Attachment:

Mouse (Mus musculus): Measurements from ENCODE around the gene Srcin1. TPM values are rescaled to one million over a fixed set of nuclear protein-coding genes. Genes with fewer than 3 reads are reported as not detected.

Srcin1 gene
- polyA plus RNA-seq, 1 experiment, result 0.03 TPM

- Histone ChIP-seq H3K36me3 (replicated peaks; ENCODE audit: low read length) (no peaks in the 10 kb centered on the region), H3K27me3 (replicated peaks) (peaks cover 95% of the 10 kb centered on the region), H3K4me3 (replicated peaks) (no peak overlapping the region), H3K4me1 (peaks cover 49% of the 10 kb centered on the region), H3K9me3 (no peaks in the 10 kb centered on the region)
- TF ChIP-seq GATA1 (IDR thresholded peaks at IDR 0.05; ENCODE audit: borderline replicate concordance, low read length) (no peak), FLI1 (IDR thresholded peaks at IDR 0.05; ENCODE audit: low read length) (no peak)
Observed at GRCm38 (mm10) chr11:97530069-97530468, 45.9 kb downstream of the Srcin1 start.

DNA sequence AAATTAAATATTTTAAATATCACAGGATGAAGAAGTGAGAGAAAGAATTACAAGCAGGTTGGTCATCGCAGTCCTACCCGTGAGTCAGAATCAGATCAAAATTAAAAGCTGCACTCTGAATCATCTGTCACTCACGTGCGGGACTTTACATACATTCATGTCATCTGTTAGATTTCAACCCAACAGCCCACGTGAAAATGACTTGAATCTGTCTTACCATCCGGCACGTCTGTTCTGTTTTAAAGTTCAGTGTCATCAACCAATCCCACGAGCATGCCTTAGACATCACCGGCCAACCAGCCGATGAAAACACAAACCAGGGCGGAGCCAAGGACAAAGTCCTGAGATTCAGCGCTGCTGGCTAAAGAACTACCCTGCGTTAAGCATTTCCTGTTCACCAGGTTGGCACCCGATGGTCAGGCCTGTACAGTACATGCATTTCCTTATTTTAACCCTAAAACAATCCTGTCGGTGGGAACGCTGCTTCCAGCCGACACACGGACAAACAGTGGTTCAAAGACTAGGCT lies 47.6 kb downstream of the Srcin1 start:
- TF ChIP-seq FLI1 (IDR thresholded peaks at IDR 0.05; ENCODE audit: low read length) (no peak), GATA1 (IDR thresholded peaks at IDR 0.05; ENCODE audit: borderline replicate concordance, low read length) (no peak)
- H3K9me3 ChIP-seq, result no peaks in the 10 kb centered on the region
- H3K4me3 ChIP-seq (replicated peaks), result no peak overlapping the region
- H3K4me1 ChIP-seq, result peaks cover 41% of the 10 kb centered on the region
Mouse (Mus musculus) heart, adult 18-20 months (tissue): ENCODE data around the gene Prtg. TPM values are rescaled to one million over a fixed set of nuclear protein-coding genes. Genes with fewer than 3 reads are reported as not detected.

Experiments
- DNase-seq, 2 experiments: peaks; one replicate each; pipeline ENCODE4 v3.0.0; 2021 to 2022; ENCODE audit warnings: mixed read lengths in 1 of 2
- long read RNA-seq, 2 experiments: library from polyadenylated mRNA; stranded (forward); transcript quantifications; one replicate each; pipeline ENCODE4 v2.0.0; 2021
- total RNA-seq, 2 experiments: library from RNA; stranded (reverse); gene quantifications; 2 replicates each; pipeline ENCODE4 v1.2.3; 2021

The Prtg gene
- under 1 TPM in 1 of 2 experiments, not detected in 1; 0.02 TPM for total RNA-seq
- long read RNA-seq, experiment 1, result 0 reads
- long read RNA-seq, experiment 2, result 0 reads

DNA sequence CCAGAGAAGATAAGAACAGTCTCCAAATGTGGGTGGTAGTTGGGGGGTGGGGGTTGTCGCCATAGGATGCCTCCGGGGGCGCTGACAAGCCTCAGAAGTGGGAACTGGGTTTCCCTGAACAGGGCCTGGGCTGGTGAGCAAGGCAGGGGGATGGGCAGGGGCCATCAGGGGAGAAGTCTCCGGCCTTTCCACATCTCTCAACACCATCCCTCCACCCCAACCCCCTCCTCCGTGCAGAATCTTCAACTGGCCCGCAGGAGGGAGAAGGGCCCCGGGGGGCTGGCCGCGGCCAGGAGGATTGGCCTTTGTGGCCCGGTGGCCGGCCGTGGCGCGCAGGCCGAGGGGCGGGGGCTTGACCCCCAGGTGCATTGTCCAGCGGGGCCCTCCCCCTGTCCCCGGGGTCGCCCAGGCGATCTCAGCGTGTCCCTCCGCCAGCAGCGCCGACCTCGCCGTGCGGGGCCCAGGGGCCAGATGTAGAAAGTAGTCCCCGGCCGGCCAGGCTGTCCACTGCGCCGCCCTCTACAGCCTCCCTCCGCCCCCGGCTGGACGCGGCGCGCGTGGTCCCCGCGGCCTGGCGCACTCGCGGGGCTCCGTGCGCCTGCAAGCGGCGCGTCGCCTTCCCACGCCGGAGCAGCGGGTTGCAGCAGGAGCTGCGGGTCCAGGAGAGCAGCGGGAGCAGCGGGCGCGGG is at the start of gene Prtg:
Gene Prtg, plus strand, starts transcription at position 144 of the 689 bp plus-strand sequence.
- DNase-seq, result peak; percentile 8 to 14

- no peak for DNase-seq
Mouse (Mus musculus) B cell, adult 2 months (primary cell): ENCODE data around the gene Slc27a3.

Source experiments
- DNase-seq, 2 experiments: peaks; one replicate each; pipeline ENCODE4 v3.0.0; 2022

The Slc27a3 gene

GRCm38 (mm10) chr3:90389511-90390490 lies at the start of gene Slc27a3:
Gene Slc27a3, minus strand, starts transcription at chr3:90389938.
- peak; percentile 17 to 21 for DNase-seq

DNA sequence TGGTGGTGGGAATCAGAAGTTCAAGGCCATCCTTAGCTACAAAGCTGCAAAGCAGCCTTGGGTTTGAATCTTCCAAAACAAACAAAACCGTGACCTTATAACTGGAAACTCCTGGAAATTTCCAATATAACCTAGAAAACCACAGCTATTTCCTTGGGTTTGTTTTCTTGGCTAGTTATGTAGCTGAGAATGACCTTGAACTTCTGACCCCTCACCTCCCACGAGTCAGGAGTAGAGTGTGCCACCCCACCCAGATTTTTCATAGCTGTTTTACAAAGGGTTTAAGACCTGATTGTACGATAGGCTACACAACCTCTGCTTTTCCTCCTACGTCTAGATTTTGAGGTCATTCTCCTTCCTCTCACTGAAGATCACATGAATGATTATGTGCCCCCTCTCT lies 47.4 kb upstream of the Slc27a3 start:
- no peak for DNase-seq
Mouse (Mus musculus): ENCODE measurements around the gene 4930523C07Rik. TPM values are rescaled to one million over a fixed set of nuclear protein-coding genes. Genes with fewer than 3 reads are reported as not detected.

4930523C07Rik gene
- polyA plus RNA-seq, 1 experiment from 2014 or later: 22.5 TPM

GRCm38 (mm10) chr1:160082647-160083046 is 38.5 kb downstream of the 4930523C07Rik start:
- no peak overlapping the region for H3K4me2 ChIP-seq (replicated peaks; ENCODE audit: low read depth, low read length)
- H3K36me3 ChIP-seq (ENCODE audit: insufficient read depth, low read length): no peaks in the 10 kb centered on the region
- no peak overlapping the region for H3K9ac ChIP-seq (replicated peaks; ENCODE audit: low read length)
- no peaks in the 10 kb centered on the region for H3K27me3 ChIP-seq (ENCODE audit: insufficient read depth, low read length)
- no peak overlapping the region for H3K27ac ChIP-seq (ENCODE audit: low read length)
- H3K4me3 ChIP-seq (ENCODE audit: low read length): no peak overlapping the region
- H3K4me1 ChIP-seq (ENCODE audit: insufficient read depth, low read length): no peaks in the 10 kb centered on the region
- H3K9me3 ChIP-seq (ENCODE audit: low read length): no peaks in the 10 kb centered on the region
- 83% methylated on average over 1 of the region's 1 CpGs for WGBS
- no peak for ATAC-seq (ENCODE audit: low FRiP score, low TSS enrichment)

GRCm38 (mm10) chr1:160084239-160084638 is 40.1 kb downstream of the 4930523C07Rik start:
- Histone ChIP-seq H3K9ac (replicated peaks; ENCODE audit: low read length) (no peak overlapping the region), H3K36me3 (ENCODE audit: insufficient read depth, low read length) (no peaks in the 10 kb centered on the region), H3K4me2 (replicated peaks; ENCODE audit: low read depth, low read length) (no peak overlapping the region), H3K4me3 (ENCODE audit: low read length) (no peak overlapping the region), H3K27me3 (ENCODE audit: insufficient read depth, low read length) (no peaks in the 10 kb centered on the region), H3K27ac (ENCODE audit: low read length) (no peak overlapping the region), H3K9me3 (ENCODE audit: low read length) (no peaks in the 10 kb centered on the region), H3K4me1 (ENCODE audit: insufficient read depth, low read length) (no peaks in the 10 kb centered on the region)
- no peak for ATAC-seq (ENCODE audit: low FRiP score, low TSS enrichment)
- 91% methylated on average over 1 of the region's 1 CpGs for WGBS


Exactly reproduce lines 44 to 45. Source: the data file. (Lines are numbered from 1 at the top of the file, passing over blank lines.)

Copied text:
- H3K4me1 ChIP-seq (ENCODE audit: insufficient read depth, low read length): no peaks in the 10 kb centered on the region
- H3K9me3 ChIP-seq (ENCODE audit: low read length): no peaks in the 10 kb centered on the region